On the following day two new escrows were opened to conclude the balance of the transaction. The first, between C-B Ranch and Lear, and the second, between Lear and the BLM. In the first escrow the C-B Ranch deposited its deed to Lear for the balance of the White Pine property excluded from the sale to Fish and Game. The instructions for the C-B Ranch-Lear escrow were prepared by Lear's attorney after conferences with general manager Frost, submitted to W.O. Bradley of the C-B Ranch and signed by him. Lear thereafter declined to sign.

Subsequently, the state director of the BLM issued his proposed decision to classify the Washoe County property for exchange purposes, subject to formal application therefor by Lear. Lear never submitted such application. Hence, this law suit.

The several transactions to which we have referred were undertaken in reliance upon the representations of Lear's general manager that Lear would participate in acquiring *21 the C-B Ranch lands. At least the trial court so found, and substantial evidence supports that finding. All commitments, the Fish and Game to C-B Ranch, C-B Ranch to Fish and Game and to Lear, the Valley Bank to Lear, and the proposed decision of the Bureau of Land Management to classify the Washoe County land for exchange purposes, were made at the request of Lear's general manager and in reliance upon his authority to act for Lear and to bind him. There is not the slightest suggestion that Lear would not complete the bargain, until the final moment when his signature was sought and others had already altered their positions upon the assumption that it would be forthcoming.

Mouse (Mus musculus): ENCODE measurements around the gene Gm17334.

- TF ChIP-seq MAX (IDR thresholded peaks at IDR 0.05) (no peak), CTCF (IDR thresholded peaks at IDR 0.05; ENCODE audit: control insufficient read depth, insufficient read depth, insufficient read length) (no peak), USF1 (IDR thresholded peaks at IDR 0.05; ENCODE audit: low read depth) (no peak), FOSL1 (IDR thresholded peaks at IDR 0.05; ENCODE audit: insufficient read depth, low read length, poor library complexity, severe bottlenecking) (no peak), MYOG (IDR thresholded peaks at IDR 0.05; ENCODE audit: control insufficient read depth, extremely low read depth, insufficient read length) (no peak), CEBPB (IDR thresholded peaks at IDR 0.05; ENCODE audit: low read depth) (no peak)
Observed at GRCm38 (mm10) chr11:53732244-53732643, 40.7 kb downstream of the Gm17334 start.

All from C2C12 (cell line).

Notwithstanding these circumstances, the appellant-Lear contends that neither he, nor anyone on his behalf contracted with the C-B Ranch, orally or in writing. He points to the acknowledged fact that his general manager Frost never conversed with either partner of the C-B Ranch until after the Ranch had sold a portion of its lands to Fish and Game. In short, he acknowledges his general intention to participate in the transaction but disavows a binding commitment to do so. He argues that his general manager was without authority to bind him; that if an oral commitment was made by his manager the statute of frauds precludes relief; and, in any event, specific performance cannot be decreed within the context of this case. We turn to resolve these issues.